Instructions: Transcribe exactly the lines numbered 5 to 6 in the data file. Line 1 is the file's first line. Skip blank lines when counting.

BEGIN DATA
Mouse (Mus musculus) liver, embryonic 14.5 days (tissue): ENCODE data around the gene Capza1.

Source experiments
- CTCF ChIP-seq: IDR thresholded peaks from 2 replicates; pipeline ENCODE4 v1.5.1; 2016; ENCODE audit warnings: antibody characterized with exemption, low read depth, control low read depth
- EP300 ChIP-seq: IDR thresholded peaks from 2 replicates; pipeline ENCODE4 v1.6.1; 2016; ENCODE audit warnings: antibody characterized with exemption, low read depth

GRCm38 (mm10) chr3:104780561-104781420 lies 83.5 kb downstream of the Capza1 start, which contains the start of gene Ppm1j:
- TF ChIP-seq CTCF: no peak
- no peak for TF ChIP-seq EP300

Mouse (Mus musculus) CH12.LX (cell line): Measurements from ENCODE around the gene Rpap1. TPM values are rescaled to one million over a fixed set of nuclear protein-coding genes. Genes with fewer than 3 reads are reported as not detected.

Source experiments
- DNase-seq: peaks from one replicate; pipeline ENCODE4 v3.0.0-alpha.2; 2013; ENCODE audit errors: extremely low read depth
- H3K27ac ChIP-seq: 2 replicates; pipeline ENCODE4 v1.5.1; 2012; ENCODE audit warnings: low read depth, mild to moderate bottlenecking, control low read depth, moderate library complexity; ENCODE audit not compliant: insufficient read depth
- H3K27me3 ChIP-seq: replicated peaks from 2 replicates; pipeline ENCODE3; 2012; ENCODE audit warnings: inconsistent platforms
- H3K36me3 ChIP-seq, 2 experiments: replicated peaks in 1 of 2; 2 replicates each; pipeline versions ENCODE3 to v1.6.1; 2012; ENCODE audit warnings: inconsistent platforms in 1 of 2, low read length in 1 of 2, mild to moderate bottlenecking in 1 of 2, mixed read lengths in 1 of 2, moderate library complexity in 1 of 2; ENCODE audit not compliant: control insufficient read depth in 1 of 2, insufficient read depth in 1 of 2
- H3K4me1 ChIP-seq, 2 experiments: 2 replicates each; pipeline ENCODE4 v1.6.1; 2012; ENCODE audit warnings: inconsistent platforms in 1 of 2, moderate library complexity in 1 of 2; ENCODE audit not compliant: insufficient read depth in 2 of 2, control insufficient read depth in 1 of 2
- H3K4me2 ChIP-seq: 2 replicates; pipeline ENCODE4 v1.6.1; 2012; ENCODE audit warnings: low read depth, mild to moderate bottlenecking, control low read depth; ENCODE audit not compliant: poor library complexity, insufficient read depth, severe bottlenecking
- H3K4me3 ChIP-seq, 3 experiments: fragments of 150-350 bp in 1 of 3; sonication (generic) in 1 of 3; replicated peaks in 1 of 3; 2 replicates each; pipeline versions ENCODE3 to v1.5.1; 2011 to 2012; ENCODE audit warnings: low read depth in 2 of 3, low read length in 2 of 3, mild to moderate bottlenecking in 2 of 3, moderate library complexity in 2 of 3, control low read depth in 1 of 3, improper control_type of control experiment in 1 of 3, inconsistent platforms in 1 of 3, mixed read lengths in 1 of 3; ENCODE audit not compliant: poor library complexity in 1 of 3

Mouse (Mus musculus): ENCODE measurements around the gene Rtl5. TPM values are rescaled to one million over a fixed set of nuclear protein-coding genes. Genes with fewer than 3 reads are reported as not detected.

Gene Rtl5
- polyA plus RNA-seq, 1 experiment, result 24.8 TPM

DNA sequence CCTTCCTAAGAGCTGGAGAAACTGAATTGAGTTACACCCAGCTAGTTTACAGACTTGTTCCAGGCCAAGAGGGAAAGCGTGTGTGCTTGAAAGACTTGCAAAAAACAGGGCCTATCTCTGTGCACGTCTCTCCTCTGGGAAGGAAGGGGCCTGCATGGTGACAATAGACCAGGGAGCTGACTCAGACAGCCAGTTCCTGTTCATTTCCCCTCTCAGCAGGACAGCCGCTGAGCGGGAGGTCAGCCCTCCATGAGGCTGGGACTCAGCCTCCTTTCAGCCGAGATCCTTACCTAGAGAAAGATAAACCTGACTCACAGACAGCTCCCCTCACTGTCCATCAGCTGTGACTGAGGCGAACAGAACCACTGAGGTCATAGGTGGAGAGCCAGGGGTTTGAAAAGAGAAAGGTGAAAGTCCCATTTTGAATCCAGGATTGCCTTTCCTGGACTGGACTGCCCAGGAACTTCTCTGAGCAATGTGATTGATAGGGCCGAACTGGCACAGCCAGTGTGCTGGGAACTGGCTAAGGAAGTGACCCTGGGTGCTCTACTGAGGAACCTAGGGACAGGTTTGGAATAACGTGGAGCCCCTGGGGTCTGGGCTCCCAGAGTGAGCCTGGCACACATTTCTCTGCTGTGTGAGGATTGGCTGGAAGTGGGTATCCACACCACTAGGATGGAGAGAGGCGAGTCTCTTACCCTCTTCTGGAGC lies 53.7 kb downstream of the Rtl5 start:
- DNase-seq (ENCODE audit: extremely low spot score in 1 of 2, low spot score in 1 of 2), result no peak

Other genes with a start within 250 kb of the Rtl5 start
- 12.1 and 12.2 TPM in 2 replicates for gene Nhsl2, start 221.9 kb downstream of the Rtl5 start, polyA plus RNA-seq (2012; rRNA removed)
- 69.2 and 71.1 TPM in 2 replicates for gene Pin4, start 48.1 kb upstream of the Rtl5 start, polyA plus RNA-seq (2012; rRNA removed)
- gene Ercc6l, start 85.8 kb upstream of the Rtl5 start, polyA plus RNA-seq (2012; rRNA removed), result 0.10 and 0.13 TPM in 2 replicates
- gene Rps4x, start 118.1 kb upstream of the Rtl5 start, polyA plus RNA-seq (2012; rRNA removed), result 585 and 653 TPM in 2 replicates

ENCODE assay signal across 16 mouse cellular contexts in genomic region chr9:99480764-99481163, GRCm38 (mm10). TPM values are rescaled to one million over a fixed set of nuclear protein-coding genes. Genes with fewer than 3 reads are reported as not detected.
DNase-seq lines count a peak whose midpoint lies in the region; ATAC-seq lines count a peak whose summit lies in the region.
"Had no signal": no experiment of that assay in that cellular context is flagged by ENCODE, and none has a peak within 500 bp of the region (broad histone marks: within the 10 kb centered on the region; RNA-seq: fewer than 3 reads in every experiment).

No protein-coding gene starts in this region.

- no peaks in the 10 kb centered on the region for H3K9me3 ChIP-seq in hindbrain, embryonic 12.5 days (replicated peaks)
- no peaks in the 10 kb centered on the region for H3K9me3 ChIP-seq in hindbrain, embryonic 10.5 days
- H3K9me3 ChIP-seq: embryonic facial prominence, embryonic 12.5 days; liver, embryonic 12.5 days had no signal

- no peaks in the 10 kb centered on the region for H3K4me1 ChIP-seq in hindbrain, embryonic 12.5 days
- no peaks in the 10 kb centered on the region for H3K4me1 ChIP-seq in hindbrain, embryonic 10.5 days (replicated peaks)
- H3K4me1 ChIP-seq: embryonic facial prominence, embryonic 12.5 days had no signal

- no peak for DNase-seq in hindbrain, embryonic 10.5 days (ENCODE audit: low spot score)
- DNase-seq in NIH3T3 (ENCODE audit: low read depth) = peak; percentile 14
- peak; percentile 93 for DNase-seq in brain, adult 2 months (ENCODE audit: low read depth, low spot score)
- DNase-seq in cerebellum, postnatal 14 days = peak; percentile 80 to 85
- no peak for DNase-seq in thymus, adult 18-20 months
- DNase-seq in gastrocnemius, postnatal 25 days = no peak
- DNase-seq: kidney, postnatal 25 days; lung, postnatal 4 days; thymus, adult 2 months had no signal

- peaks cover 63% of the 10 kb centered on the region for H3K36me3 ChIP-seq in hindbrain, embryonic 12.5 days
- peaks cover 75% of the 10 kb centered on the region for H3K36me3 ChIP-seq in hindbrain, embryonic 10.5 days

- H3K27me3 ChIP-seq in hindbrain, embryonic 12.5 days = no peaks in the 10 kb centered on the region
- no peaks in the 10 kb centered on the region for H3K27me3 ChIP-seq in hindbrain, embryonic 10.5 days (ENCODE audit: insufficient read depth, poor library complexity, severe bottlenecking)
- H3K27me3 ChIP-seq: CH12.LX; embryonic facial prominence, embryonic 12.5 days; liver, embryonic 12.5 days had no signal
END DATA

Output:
GRCm38 (mm10) chr3:104780561-104781420 lies 83.5 kb downstream of the Capza1 start, which contains the start of gene Ppm1j:
- TF ChIP-seq CTCF: no peak